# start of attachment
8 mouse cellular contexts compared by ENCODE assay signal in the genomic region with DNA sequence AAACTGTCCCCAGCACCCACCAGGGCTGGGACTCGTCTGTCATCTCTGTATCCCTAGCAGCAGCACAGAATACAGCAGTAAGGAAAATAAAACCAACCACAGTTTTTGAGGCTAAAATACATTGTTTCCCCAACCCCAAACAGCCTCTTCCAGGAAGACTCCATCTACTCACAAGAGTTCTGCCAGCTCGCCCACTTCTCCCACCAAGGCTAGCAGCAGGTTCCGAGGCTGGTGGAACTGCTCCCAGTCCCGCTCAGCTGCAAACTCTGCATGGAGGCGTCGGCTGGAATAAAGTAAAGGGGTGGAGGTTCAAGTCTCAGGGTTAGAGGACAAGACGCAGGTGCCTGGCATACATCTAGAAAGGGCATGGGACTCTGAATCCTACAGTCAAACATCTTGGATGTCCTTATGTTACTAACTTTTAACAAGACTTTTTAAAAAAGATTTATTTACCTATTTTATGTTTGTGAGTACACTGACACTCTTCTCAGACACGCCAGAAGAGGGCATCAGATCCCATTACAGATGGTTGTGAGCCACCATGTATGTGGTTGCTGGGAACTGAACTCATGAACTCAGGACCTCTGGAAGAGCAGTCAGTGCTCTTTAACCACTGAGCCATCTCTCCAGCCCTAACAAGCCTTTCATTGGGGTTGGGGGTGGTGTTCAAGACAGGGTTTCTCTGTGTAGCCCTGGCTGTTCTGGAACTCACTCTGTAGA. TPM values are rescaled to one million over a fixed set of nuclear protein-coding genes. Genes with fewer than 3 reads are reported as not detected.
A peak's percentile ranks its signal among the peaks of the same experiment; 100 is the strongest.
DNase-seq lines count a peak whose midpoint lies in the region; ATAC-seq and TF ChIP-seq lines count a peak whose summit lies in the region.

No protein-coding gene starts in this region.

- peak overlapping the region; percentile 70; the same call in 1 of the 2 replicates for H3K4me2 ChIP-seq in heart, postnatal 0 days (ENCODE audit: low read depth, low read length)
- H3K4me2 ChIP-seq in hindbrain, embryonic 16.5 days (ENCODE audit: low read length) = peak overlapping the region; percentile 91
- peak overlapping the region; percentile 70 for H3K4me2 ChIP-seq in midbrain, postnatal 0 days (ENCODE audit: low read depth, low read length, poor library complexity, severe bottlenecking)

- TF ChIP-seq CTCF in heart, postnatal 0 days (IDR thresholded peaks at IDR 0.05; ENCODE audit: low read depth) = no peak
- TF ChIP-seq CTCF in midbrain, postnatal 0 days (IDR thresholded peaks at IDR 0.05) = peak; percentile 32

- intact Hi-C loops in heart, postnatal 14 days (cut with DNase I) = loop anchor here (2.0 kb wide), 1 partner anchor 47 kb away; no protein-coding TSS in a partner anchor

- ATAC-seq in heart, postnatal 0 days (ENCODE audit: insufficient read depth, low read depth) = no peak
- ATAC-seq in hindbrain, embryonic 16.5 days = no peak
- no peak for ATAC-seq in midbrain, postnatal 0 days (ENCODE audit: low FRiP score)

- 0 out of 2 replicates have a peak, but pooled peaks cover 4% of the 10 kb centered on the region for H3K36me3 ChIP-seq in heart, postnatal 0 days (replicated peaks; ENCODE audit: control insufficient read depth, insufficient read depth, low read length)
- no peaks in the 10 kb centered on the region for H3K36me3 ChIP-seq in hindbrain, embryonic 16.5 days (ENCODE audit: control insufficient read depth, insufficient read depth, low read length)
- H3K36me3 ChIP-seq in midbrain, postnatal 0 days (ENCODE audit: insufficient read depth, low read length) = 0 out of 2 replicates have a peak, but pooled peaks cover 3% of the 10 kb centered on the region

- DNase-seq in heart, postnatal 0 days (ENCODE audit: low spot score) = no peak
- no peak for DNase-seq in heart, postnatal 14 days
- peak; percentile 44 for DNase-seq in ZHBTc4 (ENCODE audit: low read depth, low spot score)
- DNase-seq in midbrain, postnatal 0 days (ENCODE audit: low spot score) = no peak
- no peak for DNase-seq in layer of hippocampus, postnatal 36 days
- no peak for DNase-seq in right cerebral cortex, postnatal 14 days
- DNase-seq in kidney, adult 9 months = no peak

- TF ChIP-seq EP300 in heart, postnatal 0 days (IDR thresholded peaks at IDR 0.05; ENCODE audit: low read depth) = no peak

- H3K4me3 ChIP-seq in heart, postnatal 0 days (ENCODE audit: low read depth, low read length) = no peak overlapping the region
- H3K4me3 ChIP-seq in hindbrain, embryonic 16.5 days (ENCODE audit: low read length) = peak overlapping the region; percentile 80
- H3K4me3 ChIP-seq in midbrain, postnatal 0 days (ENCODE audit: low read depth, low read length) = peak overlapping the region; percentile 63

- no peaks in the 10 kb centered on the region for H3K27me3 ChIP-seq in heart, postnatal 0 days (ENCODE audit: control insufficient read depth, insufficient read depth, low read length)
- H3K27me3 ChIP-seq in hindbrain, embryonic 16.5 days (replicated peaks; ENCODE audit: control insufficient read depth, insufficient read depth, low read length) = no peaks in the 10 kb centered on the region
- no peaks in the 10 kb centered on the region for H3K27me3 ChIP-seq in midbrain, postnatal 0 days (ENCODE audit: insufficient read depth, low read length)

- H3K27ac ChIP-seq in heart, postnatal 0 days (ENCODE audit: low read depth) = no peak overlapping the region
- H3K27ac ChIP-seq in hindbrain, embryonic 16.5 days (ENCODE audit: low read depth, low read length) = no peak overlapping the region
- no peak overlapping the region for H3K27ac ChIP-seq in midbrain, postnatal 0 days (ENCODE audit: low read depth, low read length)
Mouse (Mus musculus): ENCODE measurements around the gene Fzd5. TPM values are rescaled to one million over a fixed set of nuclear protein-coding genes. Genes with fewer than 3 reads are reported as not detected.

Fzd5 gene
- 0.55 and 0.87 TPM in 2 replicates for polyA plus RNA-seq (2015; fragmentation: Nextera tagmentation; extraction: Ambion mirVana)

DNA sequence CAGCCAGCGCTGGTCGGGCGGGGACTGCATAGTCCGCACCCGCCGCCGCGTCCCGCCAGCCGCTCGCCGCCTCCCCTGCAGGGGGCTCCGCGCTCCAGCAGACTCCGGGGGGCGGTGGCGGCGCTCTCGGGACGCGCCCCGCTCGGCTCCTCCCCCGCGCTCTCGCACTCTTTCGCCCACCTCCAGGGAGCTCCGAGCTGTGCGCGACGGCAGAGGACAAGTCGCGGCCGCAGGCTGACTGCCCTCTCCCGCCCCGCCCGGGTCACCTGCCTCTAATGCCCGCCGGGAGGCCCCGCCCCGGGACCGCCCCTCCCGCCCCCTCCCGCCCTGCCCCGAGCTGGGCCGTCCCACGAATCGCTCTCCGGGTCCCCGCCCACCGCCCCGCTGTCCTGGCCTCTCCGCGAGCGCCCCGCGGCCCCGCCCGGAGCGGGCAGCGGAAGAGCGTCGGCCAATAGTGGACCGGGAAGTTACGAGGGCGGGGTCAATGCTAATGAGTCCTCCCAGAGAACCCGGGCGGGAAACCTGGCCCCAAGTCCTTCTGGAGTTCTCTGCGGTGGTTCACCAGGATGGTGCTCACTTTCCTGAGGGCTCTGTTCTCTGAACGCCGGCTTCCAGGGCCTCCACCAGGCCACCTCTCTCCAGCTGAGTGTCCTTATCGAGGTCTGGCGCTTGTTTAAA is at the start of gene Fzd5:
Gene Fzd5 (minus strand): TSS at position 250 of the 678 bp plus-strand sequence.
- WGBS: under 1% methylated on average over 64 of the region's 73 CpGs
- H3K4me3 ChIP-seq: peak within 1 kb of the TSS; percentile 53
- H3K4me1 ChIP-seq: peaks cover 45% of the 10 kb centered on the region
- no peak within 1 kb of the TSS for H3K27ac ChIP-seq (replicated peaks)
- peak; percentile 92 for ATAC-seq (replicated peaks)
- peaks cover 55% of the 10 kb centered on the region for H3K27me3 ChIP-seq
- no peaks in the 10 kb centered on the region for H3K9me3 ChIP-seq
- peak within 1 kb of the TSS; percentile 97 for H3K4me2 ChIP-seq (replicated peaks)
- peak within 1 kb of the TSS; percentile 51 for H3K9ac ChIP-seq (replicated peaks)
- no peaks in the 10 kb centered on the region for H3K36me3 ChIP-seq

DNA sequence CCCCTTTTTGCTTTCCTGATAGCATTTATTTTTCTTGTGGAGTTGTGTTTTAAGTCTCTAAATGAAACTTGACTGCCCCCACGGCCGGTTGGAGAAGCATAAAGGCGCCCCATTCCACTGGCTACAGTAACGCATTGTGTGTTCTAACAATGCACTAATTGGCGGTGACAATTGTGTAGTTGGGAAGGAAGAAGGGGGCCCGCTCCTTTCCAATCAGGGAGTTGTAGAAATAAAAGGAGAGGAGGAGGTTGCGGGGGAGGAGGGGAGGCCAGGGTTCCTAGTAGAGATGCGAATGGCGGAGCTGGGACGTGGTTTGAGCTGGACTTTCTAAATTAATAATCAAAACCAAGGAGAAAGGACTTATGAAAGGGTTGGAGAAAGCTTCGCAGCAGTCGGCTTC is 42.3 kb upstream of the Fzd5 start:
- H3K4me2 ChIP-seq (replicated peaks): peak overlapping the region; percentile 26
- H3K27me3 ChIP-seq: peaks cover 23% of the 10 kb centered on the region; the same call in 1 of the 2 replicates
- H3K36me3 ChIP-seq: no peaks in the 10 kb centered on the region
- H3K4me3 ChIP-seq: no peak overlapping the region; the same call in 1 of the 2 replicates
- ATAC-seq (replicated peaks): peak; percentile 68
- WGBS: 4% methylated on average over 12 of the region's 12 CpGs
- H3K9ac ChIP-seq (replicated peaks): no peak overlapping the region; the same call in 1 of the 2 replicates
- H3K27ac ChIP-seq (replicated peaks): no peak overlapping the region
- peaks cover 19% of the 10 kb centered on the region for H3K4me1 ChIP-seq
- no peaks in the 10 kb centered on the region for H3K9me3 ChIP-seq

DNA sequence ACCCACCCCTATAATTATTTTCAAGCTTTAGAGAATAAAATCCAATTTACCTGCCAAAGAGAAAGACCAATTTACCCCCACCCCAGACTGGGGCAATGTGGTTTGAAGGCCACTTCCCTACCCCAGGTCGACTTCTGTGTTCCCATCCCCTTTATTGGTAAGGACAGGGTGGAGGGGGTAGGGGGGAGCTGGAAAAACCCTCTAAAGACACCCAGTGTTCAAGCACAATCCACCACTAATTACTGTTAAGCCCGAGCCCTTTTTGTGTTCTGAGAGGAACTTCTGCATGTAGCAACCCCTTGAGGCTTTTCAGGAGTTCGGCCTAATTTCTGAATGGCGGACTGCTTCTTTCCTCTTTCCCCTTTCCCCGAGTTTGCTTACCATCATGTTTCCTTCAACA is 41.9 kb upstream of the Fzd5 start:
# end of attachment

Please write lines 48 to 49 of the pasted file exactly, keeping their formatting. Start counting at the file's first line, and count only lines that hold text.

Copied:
- no peaks in the 10 kb centered on the region for H3K36me3 ChIP-seq

DNA sequence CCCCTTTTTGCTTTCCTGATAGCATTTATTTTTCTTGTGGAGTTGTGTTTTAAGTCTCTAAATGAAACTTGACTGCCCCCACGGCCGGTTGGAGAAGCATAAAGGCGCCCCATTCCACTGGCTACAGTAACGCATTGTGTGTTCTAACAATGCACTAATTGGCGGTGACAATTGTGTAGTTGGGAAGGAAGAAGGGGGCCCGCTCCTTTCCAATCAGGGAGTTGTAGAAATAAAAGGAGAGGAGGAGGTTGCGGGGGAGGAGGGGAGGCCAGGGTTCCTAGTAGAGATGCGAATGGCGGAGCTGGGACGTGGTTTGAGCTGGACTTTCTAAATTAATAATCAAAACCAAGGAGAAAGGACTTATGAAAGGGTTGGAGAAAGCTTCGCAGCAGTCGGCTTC is 42.3 kb upstream of the Fzd5 start: